• 2. GCD is 4
• 3. GCD is 6
• 4. GCD is 8

What does the Euclidean Algorithm find for coprime numbers?

• 1. GCD is 1
• 2. GCD is 2
• 3. GCD is 3
• 4. GCD is 4

What is the first step in each iteration of the Euclidean Algorithm?

• 1. Divide the divisor by the remainder
• 2. Multiply the divisor by the remainder
• 3. Subtract the divisor from the remainder
• 4. Add the divisor to the remainder

What is the Euclidean Algorithm's main limitation when dealing with floating-point numbers?

• 1. Precision loss
• 2. Computation time
• 3. Memory usage
• 4. Complexity

What is the complexity of the Euclidean Algorithm for finding the GCD of two numbers?

• 1. Linear time
• 2. Quadratic time
• 3. Logarithmic time
• 4. Exponential time

What is the GCD of 36 and 48 when using the Euclidean Algorithm?

• 1. GCD is 4
• 2. GCD is 12
• 3. GCD is 8
• 4. GCD is 6

When using the Euclidean Algorithm, what happens when the remainder becomes zero?

• 1. Stop the algorithm
• 2. The divisor is the GCD
• 3. The quotient is the GCD
• 4. Continue with another iteration

What is the result of applying the Euclidean Algorithm to 99 and 33?

• 1. GCD is 3
• 2. GCD is 33
• 3. GCD is 9
• 4. GCD is 11

What is the Euclidean Algorithm's primary application in computer algorithms?

• 1. Optimizing recursive algorithms
• 2. Sorting algorithms
• 3. Searching algorithms
• 4. Graph algorithms

What is the output of the Euclidean Algorithm for 17 and 11?

• 1. GCD is 1
• 2. GCD is 2
• 3. GCD is 1 (unchanged)
• 4. GCD is 3

let a,b ∈ *Z⁺*. then (a,b)[a,b] = ab

• theorem 1.19 (1.5, pg. 30)

there are infinitely many prime numbers*understanding this proof helps with other proofs

• euclid's theorem (1.2, pg. 11)

let a₁, a₂...aₙ ∈ *Z* and p prime ∈ *Z*. if p|a₁, a₂...aₙ, then p|aᵢ for some i

• corollary 1.15 (1.5, pg. 26)

let a, b ∈ *Z*. if a|b and b|c, then a|c

• proposition 1.1 (1.1, pg. 5)

What is the Euclidean Algorithm's space complexity for finding the GCD of two numbers?

• 1. O(n)
• 2. O(n log n)
• 3. O(1)
• 4. O(log n)

What is the Euclidean Algorithm's primary limitation when dealing with very large numbers?

• 1. Inaccuracy
• 2. Computation time
• 3. Complexity
• 4. Memory usage

let x ∈ *R*. the greatest integer function of x ([x]) is the greatest integer less than or equal to x *proof of lemma 1.3 on page 6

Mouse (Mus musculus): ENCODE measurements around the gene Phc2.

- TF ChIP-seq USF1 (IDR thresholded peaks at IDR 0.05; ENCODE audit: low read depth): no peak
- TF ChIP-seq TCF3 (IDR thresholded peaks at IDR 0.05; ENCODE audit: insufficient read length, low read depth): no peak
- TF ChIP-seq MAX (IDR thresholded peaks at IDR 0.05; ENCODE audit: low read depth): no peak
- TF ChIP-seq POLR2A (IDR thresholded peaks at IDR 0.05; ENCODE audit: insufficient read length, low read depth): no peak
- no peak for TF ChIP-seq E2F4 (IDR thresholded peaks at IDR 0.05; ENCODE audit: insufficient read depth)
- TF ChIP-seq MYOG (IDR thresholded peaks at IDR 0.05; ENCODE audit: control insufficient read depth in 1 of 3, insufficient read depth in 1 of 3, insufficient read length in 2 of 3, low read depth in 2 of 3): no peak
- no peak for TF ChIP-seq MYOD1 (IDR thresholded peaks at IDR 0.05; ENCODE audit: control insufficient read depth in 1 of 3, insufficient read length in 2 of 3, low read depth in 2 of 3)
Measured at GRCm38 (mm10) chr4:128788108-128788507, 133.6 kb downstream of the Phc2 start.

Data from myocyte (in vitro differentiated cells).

• greatest integer function definition (1.1, pg. 6)

let x ∈ *R* with x > 0. then π(x) is the function defined |{p: p prime; 1<p≤x}| which can be estimated by he prime number theorem

• estimating the number of primes definition (1.2, pg. 14)

What is the Euclidean Algorithm's main advantage in terms of computational efficiency?

• 1. It is always faster than other methods
• 2. It guarantees the lowest GCD
• 3. It runs in logarithmic time
• 4. It requires less memory

What is the final step in each iteration of the Euclidean Algorithm?

• 1. Subtract the remainder from the divisor
• 2. Multiply the remainder by the divisor
• 3. Swap the numbers
• 4. Divide the divisor by the remainder

What does the Euclidean Algorithm find for two numbers with one of them being negative?

• 1. GCD is the positive number
• 2. GCD is the negative number
• 3. GCD is 1
• 4. GCD is the positive number

What is the last step in the Euclidean Algorithm?

• 1. Divide the remainder by the divisor
• 2. Multiply the remainder by the divisor
• 3. The divisor is the GCD
• 4. Repeat the algorithm with a new divisor and remainder

Hyperbolic geometry means the same thing as Euclidean geometry.

• True
• False
• Indecisive
• No Idea

What is the final result of the Euclidean Algorithm for 14 and 9?

• 1. GCD is 1
• 2. GCD is 2
• 3. GCD is 3
• 4. GCD is 4

Who is the founder of the Euclid geometry?

• Spanish mathematician; Euclid
• Greek mathematician; Euclid..
• Italian mathematician; Euclid
• None of the above

when trying to find all prime numbers less than n, write all the numbers from 2-n (exclude 1, because 1 can't be prime) since every number less than n has a prime divisor less than √n, check for the prime numbers ≤√n and go through the list and cross out all multiples of that prime on the entire listthe numbers that aren't crossed out at the end are the prime numbersex. every number below or equal to 49 has a prime divisor p ≤√49 ≈ 7, so the prime numbers are 2,3,5, and 7. go through the list of 2-50 and cross out all numbers that are multiples of 2,3,5, and 7. the numbers that aren't crossed out are the prime numbers, which are 2,3,5,7,11,13,17,19,23,31,37,41,43 and 47.

• prime number sieve (pg.12)

Which of the following is NOT a step in the Euclidean Algorithm?

• 1. Divide the larger number by the smaller number
• 2. Subtract the remainder from the divisor
• 3. Swap the positions of the numbers
• 4. Add the numbers together

What is the primary purpose of the Euclidean Algorithm in computer science?

• 1. Optimization of algorithms
• 2. Sorting arrays
• 3. Data storage
• 4. Graph theory

What does the Euclidean Algorithm find for two numbers with one of them being zero?

• 1. GCD is 0
• 2. GCD is the non-zero number
• 3. GCD is 1
• 4. GCD is 2